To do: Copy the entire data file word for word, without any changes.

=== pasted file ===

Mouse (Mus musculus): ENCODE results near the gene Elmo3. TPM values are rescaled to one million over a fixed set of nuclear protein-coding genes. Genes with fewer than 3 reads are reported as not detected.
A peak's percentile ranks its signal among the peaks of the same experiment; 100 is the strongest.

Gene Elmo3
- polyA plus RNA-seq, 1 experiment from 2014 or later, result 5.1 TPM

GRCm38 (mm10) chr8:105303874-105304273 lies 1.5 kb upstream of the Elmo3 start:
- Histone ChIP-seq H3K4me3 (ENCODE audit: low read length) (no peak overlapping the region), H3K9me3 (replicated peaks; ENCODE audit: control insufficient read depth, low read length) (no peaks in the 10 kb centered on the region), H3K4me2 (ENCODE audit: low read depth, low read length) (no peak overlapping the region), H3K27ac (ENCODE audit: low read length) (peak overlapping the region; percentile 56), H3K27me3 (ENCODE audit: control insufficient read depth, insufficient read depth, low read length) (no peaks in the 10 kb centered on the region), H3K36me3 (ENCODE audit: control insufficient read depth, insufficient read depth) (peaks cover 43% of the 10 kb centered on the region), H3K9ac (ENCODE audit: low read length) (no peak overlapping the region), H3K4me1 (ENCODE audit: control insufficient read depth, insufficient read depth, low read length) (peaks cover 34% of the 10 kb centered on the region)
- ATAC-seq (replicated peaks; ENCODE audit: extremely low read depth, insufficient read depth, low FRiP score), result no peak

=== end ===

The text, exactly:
Mouse (Mus musculus): ENCODE results near the gene Elmo3. TPM values are rescaled to one million over a fixed set of nuclear protein-coding genes. Genes with fewer than 3 reads are reported as not detected.
A peak's percentile ranks its signal among the peaks of the same experiment; 100 is the strongest.

Gene Elmo3
- polyA plus RNA-seq, 1 experiment from 2014 or later, result 5.1 TPM

GRCm38 (mm10) chr8:105303874-105304273 lies 1.5 kb upstream of the Elmo3 start:
- Histone ChIP-seq H3K4me3 (ENCODE audit: low read length) (no peak overlapping the region), H3K9me3 (replicated peaks; ENCODE audit: control insufficient read depth, low read length) (no peaks in the 10 kb centered on the region), H3K4me2 (ENCODE audit: low read depth, low read length) (no peak overlapping the region), H3K27ac (ENCODE audit: low read length) (peak overlapping the region; percentile 56), H3K27me3 (ENCODE audit: control insufficient read depth, insufficient read depth, low read length) (no peaks in the 10 kb centered on the region), H3K36me3 (ENCODE audit: control insufficient read depth, insufficient read depth) (peaks cover 43% of the 10 kb centered on the region), H3K9ac (ENCODE audit: low read length) (no peak overlapping the region), H3K4me1 (ENCODE audit: control insufficient read depth, insufficient read depth, low read length) (peaks cover 34% of the 10 kb centered on the region)
- ATAC-seq (replicated peaks; ENCODE audit: extremely low read depth, insufficient read depth, low FRiP score), result no peak